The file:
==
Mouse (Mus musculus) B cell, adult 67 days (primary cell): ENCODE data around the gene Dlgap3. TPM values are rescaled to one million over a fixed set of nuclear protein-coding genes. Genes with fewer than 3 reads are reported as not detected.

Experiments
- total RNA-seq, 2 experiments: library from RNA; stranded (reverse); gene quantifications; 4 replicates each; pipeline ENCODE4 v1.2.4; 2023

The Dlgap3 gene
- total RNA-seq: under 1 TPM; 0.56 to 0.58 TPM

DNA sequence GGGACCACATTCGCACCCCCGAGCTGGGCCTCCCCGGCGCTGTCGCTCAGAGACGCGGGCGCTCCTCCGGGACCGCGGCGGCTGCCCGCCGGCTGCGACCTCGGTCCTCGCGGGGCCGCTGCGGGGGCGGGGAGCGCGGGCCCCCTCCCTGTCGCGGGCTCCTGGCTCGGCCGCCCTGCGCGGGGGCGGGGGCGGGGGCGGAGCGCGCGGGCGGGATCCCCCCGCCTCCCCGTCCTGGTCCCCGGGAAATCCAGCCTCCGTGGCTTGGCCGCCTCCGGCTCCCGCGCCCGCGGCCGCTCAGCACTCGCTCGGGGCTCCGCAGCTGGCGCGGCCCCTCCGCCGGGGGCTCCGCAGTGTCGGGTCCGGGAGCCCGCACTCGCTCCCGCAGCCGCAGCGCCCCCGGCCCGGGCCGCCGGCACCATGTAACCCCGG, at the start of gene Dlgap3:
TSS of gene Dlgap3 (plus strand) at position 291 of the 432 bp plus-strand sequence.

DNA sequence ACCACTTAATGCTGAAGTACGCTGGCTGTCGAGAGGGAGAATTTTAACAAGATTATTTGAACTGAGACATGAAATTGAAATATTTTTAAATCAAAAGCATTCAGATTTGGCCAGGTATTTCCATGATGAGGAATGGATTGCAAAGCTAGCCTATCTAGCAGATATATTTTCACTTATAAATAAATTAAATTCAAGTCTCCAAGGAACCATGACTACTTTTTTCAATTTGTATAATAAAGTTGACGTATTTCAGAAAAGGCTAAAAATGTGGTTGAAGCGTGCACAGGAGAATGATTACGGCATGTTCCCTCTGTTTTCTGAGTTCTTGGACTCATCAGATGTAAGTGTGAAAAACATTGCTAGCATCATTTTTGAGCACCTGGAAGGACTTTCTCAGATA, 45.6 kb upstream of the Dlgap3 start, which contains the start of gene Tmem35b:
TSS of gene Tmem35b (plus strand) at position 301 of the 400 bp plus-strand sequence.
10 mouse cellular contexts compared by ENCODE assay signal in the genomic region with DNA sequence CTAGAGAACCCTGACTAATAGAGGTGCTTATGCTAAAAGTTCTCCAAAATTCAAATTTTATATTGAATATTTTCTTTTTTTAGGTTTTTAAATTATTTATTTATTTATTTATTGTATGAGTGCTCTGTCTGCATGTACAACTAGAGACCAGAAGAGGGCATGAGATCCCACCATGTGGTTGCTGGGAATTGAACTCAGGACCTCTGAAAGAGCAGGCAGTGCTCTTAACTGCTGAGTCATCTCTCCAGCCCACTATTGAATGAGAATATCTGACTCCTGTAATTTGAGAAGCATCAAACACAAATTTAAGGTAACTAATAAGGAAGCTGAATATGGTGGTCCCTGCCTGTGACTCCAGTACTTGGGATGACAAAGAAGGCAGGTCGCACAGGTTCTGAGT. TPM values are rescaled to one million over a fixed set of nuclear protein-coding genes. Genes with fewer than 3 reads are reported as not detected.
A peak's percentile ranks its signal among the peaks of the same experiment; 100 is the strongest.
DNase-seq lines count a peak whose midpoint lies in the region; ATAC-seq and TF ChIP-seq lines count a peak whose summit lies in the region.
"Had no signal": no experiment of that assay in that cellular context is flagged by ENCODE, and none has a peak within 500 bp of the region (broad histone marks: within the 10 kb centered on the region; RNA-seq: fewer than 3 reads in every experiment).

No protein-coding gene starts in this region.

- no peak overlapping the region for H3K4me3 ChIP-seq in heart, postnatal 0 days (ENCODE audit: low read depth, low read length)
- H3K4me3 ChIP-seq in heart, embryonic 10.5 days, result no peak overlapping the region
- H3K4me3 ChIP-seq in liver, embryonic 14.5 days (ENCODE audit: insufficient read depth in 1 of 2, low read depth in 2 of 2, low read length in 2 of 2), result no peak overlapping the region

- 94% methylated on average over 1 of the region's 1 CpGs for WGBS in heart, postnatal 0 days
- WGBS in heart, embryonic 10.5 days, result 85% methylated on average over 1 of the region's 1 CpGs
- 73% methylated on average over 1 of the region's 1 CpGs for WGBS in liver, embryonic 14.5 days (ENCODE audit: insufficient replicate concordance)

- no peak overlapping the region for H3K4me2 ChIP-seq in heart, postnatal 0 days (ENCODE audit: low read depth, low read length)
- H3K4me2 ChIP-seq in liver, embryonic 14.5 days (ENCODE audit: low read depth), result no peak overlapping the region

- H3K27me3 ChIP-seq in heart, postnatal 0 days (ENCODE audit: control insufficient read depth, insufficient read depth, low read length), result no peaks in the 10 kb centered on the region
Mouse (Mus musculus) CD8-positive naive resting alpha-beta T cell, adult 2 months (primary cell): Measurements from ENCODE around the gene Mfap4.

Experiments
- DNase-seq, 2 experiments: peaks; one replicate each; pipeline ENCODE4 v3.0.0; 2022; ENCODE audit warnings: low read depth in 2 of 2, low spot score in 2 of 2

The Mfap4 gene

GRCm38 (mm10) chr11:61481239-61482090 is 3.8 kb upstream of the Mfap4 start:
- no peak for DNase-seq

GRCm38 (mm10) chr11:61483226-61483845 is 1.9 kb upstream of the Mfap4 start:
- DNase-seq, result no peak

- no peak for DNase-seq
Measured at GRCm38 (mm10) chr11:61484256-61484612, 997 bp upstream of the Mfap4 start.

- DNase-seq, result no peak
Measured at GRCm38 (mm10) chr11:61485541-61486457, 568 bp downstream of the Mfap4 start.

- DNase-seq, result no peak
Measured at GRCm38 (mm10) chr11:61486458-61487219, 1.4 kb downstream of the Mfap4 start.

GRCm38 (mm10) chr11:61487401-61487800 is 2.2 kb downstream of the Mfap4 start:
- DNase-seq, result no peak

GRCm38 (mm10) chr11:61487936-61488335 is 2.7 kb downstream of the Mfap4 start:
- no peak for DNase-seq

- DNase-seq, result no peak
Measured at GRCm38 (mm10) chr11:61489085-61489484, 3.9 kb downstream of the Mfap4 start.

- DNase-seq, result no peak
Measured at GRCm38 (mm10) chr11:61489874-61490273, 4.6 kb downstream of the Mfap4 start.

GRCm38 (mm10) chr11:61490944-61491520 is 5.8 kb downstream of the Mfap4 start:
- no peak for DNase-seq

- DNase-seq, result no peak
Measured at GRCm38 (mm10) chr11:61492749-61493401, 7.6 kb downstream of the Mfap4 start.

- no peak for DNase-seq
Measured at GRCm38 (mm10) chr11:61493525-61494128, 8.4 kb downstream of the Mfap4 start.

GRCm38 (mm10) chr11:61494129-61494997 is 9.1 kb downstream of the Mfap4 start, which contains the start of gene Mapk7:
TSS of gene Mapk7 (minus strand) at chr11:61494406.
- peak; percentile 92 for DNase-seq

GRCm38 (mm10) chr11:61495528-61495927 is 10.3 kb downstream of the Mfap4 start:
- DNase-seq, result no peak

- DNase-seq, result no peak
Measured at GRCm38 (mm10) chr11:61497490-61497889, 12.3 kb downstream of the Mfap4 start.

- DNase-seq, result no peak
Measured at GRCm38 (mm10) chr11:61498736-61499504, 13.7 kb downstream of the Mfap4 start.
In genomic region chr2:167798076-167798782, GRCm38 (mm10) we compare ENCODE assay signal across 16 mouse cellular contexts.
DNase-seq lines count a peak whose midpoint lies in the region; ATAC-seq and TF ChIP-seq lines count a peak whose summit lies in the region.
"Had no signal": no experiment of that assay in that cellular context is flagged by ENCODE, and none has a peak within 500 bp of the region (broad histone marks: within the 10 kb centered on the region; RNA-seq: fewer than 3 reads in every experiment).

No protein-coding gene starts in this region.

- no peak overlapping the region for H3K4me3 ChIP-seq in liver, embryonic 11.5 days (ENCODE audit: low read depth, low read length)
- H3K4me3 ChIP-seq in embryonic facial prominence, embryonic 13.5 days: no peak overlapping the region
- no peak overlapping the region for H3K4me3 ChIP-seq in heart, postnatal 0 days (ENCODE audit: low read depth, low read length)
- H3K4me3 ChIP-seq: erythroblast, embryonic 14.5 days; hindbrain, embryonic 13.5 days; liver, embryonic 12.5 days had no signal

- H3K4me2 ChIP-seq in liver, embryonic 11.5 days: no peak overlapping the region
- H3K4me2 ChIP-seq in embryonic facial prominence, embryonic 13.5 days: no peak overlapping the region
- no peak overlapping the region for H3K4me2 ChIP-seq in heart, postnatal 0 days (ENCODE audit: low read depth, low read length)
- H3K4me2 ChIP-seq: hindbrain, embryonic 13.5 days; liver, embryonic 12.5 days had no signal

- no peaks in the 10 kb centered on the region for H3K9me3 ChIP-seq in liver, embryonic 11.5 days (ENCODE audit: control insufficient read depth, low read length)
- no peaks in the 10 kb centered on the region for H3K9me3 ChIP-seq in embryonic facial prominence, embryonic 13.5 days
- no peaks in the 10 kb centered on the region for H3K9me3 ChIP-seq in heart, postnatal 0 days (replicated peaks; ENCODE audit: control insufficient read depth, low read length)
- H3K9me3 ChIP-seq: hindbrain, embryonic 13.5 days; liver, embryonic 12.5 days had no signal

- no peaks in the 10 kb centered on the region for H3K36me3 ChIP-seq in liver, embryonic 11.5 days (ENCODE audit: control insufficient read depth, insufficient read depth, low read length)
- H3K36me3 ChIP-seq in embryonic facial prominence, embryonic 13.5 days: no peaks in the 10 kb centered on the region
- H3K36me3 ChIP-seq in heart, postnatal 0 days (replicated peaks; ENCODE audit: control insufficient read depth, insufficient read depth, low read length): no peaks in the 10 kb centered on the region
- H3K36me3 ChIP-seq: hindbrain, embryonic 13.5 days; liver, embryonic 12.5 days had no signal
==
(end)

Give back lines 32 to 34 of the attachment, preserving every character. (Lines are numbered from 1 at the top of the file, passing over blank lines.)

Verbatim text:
- no peak for DNase-seq
Measured at GRCm38 (mm10) chr11:61484256-61484612, 997 bp upstream of the Mfap4 start.

- DNase-seq, result no peak